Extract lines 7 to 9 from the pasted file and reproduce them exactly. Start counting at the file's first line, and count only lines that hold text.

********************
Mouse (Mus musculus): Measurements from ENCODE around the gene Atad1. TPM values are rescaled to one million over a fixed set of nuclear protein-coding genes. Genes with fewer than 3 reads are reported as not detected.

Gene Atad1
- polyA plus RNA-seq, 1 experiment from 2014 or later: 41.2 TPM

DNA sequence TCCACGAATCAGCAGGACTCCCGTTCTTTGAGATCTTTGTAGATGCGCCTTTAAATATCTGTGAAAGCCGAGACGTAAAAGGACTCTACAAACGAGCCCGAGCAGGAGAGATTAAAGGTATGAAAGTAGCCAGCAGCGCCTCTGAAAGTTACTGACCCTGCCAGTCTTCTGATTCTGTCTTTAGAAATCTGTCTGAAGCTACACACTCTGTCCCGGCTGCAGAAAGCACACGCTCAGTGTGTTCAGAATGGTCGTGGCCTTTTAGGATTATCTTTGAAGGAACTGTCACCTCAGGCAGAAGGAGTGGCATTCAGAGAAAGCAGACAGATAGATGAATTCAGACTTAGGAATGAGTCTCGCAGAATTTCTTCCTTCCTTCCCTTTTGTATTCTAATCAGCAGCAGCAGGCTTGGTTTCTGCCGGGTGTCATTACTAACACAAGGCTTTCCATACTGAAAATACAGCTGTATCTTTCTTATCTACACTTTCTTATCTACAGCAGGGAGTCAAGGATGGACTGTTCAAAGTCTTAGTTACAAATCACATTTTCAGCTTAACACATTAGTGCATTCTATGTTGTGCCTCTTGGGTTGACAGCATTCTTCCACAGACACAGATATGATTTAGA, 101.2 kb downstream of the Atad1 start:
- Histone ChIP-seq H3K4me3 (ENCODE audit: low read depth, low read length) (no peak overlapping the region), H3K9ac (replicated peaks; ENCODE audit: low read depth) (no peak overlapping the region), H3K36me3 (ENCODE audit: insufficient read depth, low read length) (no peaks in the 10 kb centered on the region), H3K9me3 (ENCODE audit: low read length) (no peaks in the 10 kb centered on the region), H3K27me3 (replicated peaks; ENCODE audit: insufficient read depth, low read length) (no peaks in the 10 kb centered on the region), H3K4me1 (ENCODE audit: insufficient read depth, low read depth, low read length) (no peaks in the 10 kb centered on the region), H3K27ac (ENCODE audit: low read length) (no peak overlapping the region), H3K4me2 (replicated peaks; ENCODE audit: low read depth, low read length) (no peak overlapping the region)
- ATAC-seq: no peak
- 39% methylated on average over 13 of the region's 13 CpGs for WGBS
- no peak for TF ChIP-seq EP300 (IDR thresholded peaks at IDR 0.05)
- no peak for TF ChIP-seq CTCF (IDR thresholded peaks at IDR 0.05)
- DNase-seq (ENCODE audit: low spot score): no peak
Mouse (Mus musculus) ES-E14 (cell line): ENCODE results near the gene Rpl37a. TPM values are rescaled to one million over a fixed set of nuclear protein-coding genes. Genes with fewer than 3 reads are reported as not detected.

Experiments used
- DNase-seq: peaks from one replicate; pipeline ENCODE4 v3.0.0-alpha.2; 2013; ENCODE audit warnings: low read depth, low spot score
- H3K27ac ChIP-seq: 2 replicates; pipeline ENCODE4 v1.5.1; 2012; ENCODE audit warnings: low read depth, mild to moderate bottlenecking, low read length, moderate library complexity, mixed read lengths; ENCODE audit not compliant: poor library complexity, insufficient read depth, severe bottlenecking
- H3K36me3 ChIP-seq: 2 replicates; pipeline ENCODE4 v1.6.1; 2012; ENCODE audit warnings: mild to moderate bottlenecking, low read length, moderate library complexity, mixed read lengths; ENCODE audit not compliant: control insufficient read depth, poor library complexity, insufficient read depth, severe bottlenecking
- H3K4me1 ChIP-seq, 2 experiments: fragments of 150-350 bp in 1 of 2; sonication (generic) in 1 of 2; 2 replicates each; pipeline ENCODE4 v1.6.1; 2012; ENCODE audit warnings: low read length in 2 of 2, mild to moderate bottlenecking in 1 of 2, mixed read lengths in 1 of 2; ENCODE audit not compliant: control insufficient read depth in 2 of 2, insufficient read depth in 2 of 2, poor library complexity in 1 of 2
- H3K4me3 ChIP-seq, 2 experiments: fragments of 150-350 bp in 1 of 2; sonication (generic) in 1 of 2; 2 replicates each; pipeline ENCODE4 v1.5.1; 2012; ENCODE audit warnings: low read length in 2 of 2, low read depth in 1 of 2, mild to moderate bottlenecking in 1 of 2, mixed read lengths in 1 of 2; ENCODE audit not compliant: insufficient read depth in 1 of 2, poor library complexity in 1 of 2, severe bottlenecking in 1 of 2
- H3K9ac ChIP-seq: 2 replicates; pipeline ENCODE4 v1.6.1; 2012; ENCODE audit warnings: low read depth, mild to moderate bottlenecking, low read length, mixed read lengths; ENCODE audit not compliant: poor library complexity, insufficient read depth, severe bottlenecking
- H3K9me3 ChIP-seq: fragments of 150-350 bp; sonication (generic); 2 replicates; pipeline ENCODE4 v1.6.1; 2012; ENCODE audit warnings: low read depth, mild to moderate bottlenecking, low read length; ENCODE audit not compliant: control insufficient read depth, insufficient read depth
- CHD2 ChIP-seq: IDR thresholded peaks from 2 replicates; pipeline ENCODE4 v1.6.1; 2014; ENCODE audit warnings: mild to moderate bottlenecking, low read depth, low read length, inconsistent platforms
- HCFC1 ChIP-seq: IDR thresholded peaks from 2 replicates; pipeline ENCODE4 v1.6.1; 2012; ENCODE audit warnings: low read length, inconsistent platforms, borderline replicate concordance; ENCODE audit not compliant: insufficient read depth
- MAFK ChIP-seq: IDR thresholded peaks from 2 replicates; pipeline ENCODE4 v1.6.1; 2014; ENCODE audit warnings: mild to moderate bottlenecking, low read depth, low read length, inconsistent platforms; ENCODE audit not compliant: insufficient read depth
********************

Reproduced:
- 39% methylated on average over 13 of the region's 13 CpGs for WGBS
- no peak for TF ChIP-seq EP300 (IDR thresholded peaks at IDR 0.05)
- no peak for TF ChIP-seq CTCF (IDR thresholded peaks at IDR 0.05)